A Project of the Center for Investigative Reporting
Money and Politics
August 2, 2010 | Lance Williams
Rage. Protests. Investigations. Resignations. Cries for reform.
“Firestorm” is an overused word in the context of public response to scandal, but it describes the reaction to the Los Angeles Times’ report on how officials of the city of Bell, in Los Angeles County, population 37,000, became perhaps the highest-paid public officials in the nation.
The (now-departed) city manager was being paid $787,000 per year. His assistant was earning $376,000. The police chief was paid $457,000.
Amid the uproar, the officials resigned. City council members renounced their $100,000-per-year part-time salaries. The state attorney general, the state controller and the local district attorney are investigating. Now the council is fending off a recall campaign.
Driving much of the public reaction – including the proposed mass recall – is the Bell Association to Stop the Abuse, or BASTA.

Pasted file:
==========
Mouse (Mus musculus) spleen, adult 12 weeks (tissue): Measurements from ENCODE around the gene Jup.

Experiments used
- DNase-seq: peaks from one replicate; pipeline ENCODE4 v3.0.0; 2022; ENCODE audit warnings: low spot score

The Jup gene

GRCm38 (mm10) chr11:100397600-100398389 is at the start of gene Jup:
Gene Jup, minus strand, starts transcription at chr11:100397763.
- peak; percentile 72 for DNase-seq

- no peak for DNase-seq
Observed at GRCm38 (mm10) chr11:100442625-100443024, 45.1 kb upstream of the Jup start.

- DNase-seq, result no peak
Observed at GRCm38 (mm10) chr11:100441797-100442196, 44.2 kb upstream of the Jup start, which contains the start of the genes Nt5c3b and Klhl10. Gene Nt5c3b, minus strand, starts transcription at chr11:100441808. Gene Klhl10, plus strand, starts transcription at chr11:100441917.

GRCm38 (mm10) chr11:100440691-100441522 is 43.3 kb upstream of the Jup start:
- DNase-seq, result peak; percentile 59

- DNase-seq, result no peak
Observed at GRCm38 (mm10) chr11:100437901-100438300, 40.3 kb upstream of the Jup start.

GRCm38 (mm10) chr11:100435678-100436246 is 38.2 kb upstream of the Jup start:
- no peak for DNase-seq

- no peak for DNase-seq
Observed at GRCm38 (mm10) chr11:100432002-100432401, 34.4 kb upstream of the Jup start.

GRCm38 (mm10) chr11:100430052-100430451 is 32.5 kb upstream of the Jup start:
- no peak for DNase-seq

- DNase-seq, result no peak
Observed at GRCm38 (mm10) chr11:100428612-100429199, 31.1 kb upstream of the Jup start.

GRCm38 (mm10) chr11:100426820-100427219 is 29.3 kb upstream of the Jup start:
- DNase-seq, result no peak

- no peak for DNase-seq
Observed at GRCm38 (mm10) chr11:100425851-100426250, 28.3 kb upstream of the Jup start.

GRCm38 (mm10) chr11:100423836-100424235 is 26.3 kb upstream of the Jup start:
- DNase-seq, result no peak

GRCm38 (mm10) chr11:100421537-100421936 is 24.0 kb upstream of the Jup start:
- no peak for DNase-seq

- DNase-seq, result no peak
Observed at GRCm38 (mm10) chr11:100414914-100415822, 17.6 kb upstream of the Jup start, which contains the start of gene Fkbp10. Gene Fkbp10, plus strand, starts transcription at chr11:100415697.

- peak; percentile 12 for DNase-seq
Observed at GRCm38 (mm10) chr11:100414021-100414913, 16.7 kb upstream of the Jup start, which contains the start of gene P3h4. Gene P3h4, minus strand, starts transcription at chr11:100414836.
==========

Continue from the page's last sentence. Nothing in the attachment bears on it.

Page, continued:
BASTA is a “coalition of concerned citizens and the Bell Police Officers Association,” according to its website.
“We won’t stop until they’re all gone!” BASTA says.
But city records show that the police officers are being paid hefty salaries by the same council they’ve targeted.
According to a salary list provided to California Watch, 18 of the 33 officers carried on the city’s books as “safety employees – patrol” are projected to earn more than $90,000 this year, overtime included.
The average pay of the 33 cops with OT is $118,900.
Top pay is $150,980 – two captains earn that much. Last year, 11 officers were paid more than $10,000 in overtime. One worked $26,109 worth of OT. The list is below.
A source familiar with Bell politics suggested the police union wants a new contract – and wants to make sure the council doesn’t contract out police services to the sheriff or LAPD, as have other small cities in LA County.
Are Bell cops overpaid?
There’s no ready source of comparative salary data for California police officers, and wages range widely, says Ron Cottingham, president of the Peace Officers Research Association of California.
“We have officers in the far southeast and far northern regions of California who make between $35,000 and $50,000 (per year) and then we have officers in the Bay Area and central coast who make between $85,000 and $110,000,” he wrote in an e-mail.
“It all depends on the economics of their geographic area.”
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